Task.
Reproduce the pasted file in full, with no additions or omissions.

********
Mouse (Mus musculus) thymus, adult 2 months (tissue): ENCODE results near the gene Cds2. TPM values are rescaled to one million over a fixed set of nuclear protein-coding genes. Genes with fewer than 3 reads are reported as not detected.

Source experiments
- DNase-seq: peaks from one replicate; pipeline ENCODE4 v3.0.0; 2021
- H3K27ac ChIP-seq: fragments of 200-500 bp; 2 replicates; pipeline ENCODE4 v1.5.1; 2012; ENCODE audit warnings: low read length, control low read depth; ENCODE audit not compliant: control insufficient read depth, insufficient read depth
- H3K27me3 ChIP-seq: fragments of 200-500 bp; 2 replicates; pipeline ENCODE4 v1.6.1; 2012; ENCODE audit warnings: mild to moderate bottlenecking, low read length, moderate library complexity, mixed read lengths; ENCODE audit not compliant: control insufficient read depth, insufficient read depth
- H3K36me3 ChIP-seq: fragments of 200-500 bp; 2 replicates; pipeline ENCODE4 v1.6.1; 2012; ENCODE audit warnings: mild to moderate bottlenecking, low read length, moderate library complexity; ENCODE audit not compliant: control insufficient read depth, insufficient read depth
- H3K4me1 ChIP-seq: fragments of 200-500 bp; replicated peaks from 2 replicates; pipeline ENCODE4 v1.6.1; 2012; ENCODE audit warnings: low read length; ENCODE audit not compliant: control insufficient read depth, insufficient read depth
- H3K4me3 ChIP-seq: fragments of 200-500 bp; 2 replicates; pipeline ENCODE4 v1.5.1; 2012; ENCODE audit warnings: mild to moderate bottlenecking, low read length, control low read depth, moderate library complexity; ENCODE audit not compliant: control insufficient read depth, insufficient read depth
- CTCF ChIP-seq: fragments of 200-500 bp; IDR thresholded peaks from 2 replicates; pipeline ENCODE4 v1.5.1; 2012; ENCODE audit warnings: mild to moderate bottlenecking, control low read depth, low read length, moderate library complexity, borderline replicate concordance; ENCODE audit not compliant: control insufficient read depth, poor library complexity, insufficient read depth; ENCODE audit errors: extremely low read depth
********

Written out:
Mouse (Mus musculus) thymus, adult 2 months (tissue): ENCODE results near the gene Cds2. TPM values are rescaled to one million over a fixed set of nuclear protein-coding genes. Genes with fewer than 3 reads are reported as not detected.

Source experiments
- DNase-seq: peaks from one replicate; pipeline ENCODE4 v3.0.0; 2021
- H3K27ac ChIP-seq: fragments of 200-500 bp; 2 replicates; pipeline ENCODE4 v1.5.1; 2012; ENCODE audit warnings: low read length, control low read depth; ENCODE audit not compliant: control insufficient read depth, insufficient read depth
- H3K27me3 ChIP-seq: fragments of 200-500 bp; 2 replicates; pipeline ENCODE4 v1.6.1; 2012; ENCODE audit warnings: mild to moderate bottlenecking, low read length, moderate library complexity, mixed read lengths; ENCODE audit not compliant: control insufficient read depth, insufficient read depth
- H3K36me3 ChIP-seq: fragments of 200-500 bp; 2 replicates; pipeline ENCODE4 v1.6.1; 2012; ENCODE audit warnings: mild to moderate bottlenecking, low read length, moderate library complexity; ENCODE audit not compliant: control insufficient read depth, insufficient read depth
- H3K4me1 ChIP-seq: fragments of 200-500 bp; replicated peaks from 2 replicates; pipeline ENCODE4 v1.6.1; 2012; ENCODE audit warnings: low read length; ENCODE audit not compliant: control insufficient read depth, insufficient read depth
- H3K4me3 ChIP-seq: fragments of 200-500 bp; 2 replicates; pipeline ENCODE4 v1.5.1; 2012; ENCODE audit warnings: mild to moderate bottlenecking, low read length, control low read depth, moderate library complexity; ENCODE audit not compliant: control insufficient read depth, insufficient read depth
- CTCF ChIP-seq: fragments of 200-500 bp; IDR thresholded peaks from 2 replicates; pipeline ENCODE4 v1.5.1; 2012; ENCODE audit warnings: mild to moderate bottlenecking, control low read depth, low read length, moderate library complexity, borderline replicate concordance; ENCODE audit not compliant: control insufficient read depth, poor library complexity, insufficient read depth; ENCODE audit errors: extremely low read depth